The impeachment process is the investigation the ad hoc committee will conduct. And Parliament in that respect has a lot of powers, powers of subpoena, which makes it as much an investigative organ as the public protector, said Mazibuko.
"We are saying Parliament must take this motion, hand it over to an ad hoc committee to investigate, then present findings to the House, on which the House must vote to decide whether the president must be removed from office.
"In saying he is going to consider whether to set up an ad hoc committee, the speaker is saying, 'I am considering whether to impeach the president'," said Mazibuko.
The DA has, since the Nkandla report publication on March 19, opened criminal charges against Zuma, tabled a motion for a parliamentary committee to impeach Zuma and is seeking legal opinion on Zuma's statement that he has done "nothing wrong" and won't repay the money he has been advised by the public protector to repay.
On Tuesday morning, the DA presented "evidence" to journalists that Zuma might have on two occasions misled Parliament when he claimed ignorance about the developments at his home.
Madonsela found that Zuma did not wilfully lie to Parliament and that he made what appeared to be a bona fide mistake when he told Parliament that his family had built their own houses and had not benefited from the state.
"I have accepted the evidence that he addressed Parliament in good faith and was not thinking about the visitors' centre but his family dwellings when he made the statement. While his conduct could accordingly be legitimately construed as misleading Parliament, it appears to have been a bona fide mistake ... ," she said.
But the DA disagrees. The party said it would be submitting this information to Sisulu to support its proposed removal of Zuma.
"This new evidence suggests that President Zuma may have deliberately misled Parliament, and violated the Constitution and the law," said DA caucus chairperson Wilmot James.
He said this warranted a full parliamentary investigation – which is specifically mandated by the motion to impeach Zuma.
Mazibuko added that while the DA respected and accepted Madonsela's findings on whether Zuma misled the National Assembly or not, there were a number of other statements Zuma made before Parliament that had not been resolved, or which were not considered by Madonsela's office.
These included the question of whether or not Zuma was paying any bond on Nkandla.
In her report, Madonsela said she sent a letter to the president to inquire if he misled Parliament by making a false statement about the financing of developments at Nkandla. She specifically requested clarity on the bond and proof.
Zuma declined the opportunity to respond to the allegation and he refused her access to his bond documents, despite her attempts to get this information.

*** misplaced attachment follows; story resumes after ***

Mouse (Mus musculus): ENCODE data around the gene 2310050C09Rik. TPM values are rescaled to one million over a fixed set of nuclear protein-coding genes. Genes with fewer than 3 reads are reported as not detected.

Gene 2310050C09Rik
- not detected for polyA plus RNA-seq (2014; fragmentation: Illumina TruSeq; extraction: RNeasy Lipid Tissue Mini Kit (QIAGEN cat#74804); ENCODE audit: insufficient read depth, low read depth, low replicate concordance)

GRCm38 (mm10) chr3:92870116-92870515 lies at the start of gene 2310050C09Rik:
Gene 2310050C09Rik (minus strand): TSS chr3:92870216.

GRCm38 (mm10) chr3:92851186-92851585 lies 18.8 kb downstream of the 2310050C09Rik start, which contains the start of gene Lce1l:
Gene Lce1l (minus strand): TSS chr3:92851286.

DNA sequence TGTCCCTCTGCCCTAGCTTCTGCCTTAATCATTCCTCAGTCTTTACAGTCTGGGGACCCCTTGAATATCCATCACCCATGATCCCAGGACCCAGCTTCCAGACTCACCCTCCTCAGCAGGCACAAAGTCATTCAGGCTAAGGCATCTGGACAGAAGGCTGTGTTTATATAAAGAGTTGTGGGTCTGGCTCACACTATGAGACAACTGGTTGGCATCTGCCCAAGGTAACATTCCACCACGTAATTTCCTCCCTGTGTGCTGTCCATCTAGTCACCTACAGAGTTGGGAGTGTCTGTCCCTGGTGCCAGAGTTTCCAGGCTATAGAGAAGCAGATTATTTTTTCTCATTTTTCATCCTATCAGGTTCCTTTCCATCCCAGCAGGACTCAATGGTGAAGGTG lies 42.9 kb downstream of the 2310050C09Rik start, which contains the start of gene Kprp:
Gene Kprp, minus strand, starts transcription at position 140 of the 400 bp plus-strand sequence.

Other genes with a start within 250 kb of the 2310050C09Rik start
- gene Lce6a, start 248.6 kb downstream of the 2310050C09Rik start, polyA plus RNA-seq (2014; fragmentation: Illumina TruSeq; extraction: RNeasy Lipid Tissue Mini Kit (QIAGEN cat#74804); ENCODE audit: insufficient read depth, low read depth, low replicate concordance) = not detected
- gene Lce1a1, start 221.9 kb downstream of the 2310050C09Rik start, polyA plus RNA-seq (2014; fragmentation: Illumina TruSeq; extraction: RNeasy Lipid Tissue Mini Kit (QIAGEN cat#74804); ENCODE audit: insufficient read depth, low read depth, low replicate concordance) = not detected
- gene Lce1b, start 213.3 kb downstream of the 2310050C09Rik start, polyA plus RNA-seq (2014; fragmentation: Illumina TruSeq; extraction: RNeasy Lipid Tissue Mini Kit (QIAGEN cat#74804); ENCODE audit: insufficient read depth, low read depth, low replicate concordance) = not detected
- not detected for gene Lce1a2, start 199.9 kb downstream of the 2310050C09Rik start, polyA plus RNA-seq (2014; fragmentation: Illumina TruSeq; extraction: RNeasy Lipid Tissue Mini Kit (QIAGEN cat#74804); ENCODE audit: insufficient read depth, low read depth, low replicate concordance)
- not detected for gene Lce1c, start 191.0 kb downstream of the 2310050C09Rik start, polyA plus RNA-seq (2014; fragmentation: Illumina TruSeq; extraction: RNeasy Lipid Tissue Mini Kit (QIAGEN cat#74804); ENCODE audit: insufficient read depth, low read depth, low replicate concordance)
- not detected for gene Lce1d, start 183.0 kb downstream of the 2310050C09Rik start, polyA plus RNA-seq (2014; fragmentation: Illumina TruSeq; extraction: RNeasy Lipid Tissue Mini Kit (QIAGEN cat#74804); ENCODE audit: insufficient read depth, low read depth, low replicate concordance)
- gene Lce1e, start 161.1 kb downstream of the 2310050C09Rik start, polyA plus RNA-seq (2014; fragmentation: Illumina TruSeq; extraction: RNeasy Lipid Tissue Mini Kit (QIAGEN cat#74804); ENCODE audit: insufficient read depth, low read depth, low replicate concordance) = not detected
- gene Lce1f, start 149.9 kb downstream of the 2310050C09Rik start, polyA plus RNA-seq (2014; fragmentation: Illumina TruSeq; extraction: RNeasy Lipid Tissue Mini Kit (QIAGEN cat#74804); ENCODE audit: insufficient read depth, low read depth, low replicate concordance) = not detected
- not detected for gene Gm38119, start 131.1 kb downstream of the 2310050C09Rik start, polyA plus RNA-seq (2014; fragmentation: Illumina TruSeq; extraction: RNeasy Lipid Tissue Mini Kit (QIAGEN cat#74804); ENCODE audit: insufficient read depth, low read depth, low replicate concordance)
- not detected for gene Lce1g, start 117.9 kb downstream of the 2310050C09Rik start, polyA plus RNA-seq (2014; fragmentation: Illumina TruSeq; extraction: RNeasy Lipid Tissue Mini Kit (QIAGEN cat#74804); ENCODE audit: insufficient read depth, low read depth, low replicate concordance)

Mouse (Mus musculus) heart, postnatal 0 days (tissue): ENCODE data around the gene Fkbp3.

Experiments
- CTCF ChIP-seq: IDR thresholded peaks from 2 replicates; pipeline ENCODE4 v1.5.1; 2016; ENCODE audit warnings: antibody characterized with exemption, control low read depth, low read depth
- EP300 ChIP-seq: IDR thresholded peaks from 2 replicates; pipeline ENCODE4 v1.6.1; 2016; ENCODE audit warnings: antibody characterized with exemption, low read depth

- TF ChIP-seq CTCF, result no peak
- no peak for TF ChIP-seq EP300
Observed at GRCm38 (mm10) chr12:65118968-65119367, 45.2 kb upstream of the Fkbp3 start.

"It must be asked why, if he had nothing to hide, he did not fully co-operate with this request," said Mazibuko.
She said Zuma should therefore still explain to the National Assembly why he did not fully answer the public protector and, more importantly, furnish copies of his bond as was requested.
"This has major implications for whether or not they can consider his statement before the House as truthful."
Mazibuko said the special ad hoc or "impeachment" committee would have the power to subpoena this document during its investigation.
Another outstanding matter is whether or not Zuma was aware of the details of the project.
"There is very clear evidence provided in the public protector's report that the president not only had detailed knowledge, but that he was intricately involved."
Mazibuko cited the fact that Zuma had a meeting with officials of the public works department and the South African Police Service on August 12 2012 to inform him of security measures that were to be installed; his introduction of Minenhle Makhanya as his personal architect to senior government officials; and his complaint in 2010 about the slow progress with the implementation of the project, making it clear he knew about the work being done.
The DA said Zuma failed to answer a number of key questions, including:
- Whether he or the presidency requested that security measures be installed at his private residence;
- whether he was at any stage informed of the cost of the proposed security measures; whether a notice declaring his private residence a National Key Point was served on him;
- whether he received the letter consisting of the detailed report on the progress made with the project that was sent by former public works minister Gwen Mahlangu-Nkabinde on November 5 2010;
- whether he would be willing to disclose the amount he paid for the construction of the new dwellings on his property; and
- if he at any stage enquired into the cost of the project.